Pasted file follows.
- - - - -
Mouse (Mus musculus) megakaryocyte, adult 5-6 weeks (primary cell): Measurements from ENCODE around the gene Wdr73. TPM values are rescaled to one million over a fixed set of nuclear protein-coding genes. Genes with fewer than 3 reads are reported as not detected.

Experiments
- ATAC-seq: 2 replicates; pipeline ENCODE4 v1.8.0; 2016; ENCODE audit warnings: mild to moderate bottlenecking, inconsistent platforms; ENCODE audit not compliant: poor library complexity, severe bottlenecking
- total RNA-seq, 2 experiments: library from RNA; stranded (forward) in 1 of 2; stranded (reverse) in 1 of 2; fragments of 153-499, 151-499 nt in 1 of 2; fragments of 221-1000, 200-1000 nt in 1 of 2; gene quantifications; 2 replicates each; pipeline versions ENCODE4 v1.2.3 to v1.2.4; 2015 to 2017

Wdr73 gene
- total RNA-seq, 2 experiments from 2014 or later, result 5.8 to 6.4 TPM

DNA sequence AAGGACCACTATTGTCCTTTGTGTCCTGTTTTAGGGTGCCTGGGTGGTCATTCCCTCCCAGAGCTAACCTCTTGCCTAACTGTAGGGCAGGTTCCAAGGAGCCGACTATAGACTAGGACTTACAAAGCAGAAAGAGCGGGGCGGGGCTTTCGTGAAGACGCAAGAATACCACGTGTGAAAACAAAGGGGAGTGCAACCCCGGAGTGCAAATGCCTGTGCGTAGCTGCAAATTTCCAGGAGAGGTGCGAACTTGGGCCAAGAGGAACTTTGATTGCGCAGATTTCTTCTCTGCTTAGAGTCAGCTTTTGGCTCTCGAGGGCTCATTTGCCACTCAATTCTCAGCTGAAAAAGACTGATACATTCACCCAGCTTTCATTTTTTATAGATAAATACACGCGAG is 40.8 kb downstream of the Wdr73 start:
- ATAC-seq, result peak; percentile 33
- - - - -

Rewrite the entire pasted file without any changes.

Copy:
Mouse (Mus musculus) megakaryocyte, adult 5-6 weeks (primary cell): Measurements from ENCODE around the gene Wdr73. TPM values are rescaled to one million over a fixed set of nuclear protein-coding genes. Genes with fewer than 3 reads are reported as not detected.

Experiments
- ATAC-seq: 2 replicates; pipeline ENCODE4 v1.8.0; 2016; ENCODE audit warnings: mild to moderate bottlenecking, inconsistent platforms; ENCODE audit not compliant: poor library complexity, severe bottlenecking
- total RNA-seq, 2 experiments: library from RNA; stranded (forward) in 1 of 2; stranded (reverse) in 1 of 2; fragments of 153-499, 151-499 nt in 1 of 2; fragments of 221-1000, 200-1000 nt in 1 of 2; gene quantifications; 2 replicates each; pipeline versions ENCODE4 v1.2.3 to v1.2.4; 2015 to 2017

Wdr73 gene
- total RNA-seq, 2 experiments from 2014 or later, result 5.8 to 6.4 TPM

DNA sequence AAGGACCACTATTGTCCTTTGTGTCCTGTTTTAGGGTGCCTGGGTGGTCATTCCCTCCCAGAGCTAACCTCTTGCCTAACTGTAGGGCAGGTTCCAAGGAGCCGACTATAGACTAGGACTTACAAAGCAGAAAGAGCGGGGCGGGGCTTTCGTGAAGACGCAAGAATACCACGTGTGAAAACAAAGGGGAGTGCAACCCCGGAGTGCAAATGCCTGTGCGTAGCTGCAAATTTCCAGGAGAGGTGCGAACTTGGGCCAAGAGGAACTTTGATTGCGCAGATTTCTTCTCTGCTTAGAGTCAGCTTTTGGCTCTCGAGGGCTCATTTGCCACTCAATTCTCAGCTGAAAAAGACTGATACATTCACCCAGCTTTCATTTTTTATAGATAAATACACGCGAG is 40.8 kb downstream of the Wdr73 start:
- ATAC-seq, result peak; percentile 33